It took Sean a couple of days to sober up enough to honor Rose’s peculiar request concerning the trunk. He had already assessed that, in addition to stinking, it was extremely heavy and in some danger of falling apart due to a dampness that saturated the wood and oozed through the planking. So he showed up mid-afternoon one day in old clothes with a dilapidated wooden cart, material from old sails, lengths of rope, and pieces of netting. He went into the house to take care of a few things and noticed the key from the pocket of the uniform still sitting on the table. He stared at it for a while before realizing that it must be the key to the trunk. Up to that moment, curious though he was about the trunk, Sean had never dreamed of violating Rose’s wishes by looking inside. He had not forgotten about the uniform, and had ominous thoughts about the trunk’s contents, but had not wanted to know. Now, seeing the key before him, he decided maybe he was meant to.
Sean brooded over the trunk for several minutes, then finally inserted the key and turned. With a little jiggling, the rusty lock popped open. When he lifted the trunk’s lid, appalling sights and smells assaulted him. He stepped back and turned away, shouting “Jesus, Mary, an’ Joseph! The Fecking Devil, Rose!”
As best Sean could tell, the trunk contained the disjointed pieces of one or more human bodies, badly decomposed and partially liquefied by the lye. Sean grew dizzy from the gory bizarreness of what he saw. His lightheadedness was aggravated by the smell, which reminded him of the stench wafting from heaps of dead fish after a Red Tide.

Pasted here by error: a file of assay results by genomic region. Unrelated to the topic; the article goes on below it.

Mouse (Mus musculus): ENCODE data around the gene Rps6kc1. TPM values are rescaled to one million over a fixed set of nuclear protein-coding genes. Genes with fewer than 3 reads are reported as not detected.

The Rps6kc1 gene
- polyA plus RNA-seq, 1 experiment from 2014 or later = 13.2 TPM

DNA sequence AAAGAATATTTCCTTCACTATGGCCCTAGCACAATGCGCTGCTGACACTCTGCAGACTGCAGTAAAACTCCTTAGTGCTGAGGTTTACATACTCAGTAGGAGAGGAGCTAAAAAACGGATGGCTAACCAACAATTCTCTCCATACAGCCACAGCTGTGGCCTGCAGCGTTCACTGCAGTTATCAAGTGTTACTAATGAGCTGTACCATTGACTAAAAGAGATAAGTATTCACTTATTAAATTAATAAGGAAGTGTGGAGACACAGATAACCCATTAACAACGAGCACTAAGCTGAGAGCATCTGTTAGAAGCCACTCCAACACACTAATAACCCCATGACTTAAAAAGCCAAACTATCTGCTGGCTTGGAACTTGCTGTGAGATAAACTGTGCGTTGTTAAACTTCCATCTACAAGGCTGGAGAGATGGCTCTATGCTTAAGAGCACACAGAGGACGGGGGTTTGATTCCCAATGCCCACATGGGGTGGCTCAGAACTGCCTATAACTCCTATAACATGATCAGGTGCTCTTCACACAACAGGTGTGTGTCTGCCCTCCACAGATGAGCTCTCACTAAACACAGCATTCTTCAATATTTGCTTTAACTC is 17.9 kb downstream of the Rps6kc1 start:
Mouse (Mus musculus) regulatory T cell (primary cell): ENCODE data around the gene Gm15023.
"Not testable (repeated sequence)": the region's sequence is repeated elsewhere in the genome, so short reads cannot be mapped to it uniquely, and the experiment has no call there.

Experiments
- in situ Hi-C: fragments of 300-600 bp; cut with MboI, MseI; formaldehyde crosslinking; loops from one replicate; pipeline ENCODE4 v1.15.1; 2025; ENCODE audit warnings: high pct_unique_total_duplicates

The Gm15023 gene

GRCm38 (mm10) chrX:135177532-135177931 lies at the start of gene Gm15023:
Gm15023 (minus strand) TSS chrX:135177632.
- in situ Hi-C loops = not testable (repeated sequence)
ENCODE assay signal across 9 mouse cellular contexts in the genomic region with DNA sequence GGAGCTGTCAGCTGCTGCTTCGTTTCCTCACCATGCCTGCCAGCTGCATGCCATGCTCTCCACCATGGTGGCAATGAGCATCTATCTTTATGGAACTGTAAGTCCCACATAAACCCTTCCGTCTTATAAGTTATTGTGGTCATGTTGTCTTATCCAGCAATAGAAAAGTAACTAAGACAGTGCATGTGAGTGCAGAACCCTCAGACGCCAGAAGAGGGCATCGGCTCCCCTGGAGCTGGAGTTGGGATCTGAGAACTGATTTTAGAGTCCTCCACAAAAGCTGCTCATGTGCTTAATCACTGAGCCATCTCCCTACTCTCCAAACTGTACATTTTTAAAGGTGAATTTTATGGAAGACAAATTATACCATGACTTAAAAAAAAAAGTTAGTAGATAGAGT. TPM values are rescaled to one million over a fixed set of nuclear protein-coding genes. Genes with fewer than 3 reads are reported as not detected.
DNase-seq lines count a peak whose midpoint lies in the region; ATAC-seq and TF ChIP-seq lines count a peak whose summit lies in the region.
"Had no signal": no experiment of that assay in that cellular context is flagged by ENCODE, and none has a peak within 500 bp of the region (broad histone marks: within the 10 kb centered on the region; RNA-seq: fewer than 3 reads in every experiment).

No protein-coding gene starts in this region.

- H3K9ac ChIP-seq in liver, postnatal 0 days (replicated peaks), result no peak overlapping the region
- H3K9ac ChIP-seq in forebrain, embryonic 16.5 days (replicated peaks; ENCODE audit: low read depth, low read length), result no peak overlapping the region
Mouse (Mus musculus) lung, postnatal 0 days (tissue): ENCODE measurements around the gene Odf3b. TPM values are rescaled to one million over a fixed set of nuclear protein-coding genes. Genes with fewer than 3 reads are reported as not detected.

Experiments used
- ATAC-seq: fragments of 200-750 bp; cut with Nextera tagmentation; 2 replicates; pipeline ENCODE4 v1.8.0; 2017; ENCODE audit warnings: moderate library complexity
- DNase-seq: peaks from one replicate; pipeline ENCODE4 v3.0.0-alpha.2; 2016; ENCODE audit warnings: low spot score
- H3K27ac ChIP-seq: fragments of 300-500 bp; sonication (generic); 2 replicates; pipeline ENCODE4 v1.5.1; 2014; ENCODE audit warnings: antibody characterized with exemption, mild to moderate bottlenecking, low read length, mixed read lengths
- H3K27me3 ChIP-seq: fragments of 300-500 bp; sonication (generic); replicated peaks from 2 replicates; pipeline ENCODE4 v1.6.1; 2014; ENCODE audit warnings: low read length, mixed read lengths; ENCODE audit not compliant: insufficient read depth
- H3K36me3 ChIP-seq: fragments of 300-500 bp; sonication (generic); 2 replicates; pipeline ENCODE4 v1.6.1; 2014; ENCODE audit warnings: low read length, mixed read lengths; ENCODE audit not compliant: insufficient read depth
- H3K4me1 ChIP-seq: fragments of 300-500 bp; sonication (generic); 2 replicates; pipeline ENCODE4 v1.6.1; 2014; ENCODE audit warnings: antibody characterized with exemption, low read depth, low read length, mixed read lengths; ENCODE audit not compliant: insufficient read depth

As he stared, what he saw seemed to rearrange itself, with scintillating outlines tracing the shapes of the pieces as they once were. He could sense, without knowing exactly how, that there were two bodies, one male and one female, intimately commingled. A horror gripped him, even through his preternatural trance, as the skulls assumed the contours of Mary and Paddy’s faces.
Sean needed several hours over a quart of whisky, which he had providently brought with him, before he could act again. By the time he stirred, it had grown darker. The Sun had dipped down and the Moon, waning now, had not yet quite risen. Conventional morality and his unequivocal devotion to family, especially to his sister Rose, were at war within him. As he was about to take the last swig of whisky, a vision of Rose holding the Book appeared suddenly before his eyes. “Mother of God!” He put the bottle down. The vision faded, but a single compelling idea crystallized and pushed all others aside: his obligation of blood loyalty to carry out his sister’s last wishes.